What’s in it for you?
When you think about partnerships, businesses might not always be at the top of your list. But when it comes to Census organizing, they are a group that shouldn’t be overlooked. Think about it. Businesses interact with historically undercounted groups every day. In fact, a working mom with two very young children may be more likely to see a poster about the Census at the grocery store than on the website of a non-profit organization. A low-wage worker with limited low internet access might never see a Census meme that has taken Instagram by storm, but he’ll see the Census flyer in the breakroom at his job every day at lunch.
If we truly want to reach historically undercounted communities, we have to meet them where they are, and for many people that may mean where they work and where they shop.
For more resources, see business engagement resources developed by The Council for Strong America, including a toolkit on how businesses can contribute to an accurate 2020 Census, examples for how businesses are supporting the Census, state-specific toolkits for business owners, posters, and email templates for employee engagement.
Consider pitching these census activities to a business partner:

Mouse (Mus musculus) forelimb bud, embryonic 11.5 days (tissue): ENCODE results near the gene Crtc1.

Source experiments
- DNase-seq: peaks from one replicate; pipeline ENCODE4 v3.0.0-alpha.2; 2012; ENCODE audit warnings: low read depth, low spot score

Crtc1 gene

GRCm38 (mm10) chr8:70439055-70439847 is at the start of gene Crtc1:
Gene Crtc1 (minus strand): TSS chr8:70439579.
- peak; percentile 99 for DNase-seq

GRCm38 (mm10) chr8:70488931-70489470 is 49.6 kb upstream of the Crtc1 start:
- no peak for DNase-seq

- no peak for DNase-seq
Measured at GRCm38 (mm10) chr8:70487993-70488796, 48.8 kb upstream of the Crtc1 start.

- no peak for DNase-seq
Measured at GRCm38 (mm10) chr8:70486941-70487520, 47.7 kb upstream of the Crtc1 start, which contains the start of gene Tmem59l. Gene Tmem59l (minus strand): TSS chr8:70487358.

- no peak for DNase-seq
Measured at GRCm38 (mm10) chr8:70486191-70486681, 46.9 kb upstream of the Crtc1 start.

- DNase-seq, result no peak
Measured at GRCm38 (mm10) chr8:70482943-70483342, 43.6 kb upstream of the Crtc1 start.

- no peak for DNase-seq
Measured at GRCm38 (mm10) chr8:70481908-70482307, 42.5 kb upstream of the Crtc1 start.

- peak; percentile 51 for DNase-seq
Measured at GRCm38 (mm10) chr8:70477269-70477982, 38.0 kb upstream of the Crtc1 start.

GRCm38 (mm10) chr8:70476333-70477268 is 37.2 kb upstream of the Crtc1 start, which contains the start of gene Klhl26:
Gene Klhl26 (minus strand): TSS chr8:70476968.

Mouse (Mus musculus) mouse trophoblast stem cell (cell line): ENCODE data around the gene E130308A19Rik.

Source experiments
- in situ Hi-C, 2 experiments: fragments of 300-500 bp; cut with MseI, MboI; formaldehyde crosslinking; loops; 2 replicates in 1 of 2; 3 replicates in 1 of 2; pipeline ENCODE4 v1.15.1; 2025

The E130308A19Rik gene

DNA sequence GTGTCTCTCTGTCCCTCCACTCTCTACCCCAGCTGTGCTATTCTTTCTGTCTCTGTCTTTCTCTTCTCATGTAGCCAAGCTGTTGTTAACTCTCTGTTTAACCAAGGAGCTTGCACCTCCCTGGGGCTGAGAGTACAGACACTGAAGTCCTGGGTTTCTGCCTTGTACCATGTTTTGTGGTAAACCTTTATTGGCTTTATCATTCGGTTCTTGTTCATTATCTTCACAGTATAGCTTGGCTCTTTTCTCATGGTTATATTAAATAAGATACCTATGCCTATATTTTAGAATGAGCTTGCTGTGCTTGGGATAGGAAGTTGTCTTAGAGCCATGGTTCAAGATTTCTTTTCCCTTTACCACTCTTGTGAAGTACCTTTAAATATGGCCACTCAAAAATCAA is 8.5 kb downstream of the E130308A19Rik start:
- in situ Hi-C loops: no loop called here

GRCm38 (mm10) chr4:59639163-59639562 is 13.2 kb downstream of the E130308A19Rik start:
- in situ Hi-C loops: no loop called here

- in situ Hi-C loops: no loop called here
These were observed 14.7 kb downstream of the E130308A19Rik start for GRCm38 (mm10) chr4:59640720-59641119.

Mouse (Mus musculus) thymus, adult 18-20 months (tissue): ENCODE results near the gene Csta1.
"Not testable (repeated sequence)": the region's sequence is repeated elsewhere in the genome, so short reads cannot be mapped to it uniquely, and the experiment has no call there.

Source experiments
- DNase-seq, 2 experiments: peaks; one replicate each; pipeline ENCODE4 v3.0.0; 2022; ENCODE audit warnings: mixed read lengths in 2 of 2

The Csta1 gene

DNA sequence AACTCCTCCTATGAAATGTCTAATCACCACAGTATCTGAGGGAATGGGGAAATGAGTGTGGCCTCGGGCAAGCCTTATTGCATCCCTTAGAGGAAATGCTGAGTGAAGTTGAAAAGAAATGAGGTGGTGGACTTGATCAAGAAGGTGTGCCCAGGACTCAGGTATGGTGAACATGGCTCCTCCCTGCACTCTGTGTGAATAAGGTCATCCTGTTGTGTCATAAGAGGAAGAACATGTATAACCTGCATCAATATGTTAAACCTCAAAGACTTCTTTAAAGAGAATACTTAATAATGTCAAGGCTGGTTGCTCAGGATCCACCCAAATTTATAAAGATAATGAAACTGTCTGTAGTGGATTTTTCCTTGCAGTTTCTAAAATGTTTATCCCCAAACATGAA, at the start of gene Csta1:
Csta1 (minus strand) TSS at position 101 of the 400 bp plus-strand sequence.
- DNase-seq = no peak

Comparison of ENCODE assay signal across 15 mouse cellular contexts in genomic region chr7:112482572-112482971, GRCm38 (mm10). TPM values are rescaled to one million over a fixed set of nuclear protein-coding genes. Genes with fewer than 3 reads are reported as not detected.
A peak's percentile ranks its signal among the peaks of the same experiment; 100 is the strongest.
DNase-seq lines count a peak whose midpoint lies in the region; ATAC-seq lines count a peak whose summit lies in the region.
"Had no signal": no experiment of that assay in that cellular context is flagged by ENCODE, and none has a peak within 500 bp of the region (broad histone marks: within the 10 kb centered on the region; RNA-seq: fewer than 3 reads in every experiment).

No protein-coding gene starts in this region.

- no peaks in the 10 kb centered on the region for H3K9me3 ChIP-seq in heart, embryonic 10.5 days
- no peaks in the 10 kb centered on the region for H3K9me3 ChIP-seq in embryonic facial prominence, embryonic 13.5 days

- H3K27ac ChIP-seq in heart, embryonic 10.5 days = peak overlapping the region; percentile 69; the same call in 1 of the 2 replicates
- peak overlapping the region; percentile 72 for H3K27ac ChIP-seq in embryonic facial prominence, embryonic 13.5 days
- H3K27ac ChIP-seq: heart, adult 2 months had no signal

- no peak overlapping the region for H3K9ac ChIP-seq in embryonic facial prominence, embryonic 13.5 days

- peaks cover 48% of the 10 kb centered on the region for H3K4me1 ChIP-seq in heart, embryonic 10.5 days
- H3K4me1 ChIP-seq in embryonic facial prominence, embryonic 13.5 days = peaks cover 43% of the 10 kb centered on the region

- Use the Business’s Digital Media. Post messages, videos, and a link to the official 2020 Census web page on company websites, Twitter, Facebook, Instagram, and YouTube encouraging participation. These are cost-effective activities.
- Directly Encourage Employees and Customers to Respond.
- Display posters, flyers, and information about the 2020 Census in stores, staff offices, parades, festivals, and other community events.
- Include messages promoting the Census on customer receipts and in bills, statements, or other correspondence with customers.
- Encourage employees to complete their Census questionnaires and potentially allow them to do so at work in a private common area equipped with computers or tablets.
- Run promotional messages (possibly in multiple languages) in weekly store circulars or other customer publications.
- Support State and Local Efforts.
- Sponsor or speak at local, state, and national events about the importance of the Census to build awareness among the business community and the general population.
- Participate in a public Census kick-off event publicizing the 2020 Census and encouraging residents in a given region to complete their Census questionnaires.
- Contribute financially or offer volunteers to local and state-based efforts promoting the census.
For more information, visit www.strongnation.org/census or contact Jeff Connor-Naylor at [email protected]. Check out ReadyNation’s Census Business Toolkit.
If your state or community includes Indian Country, you should be working with tribal leaders to get out the count.